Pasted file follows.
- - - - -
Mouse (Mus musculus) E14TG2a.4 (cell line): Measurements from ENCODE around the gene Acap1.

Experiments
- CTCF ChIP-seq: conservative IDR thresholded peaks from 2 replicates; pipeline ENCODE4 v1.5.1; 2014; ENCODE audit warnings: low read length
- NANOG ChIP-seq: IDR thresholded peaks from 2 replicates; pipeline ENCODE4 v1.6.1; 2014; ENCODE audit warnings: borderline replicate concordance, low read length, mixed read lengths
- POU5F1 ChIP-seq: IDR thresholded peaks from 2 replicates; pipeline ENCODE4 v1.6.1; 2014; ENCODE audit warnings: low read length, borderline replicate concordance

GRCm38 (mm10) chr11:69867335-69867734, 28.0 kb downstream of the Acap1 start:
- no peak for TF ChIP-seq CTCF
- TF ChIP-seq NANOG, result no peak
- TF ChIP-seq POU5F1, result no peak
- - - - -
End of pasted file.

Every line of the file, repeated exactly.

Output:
Mouse (Mus musculus) E14TG2a.4 (cell line): Measurements from ENCODE around the gene Acap1.

Experiments
- CTCF ChIP-seq: conservative IDR thresholded peaks from 2 replicates; pipeline ENCODE4 v1.5.1; 2014; ENCODE audit warnings: low read length
- NANOG ChIP-seq: IDR thresholded peaks from 2 replicates; pipeline ENCODE4 v1.6.1; 2014; ENCODE audit warnings: borderline replicate concordance, low read length, mixed read lengths
- POU5F1 ChIP-seq: IDR thresholded peaks from 2 replicates; pipeline ENCODE4 v1.6.1; 2014; ENCODE audit warnings: low read length, borderline replicate concordance

GRCm38 (mm10) chr11:69867335-69867734, 28.0 kb downstream of the Acap1 start:
- no peak for TF ChIP-seq CTCF
- TF ChIP-seq NANOG, result no peak
- TF ChIP-seq POU5F1, result no peak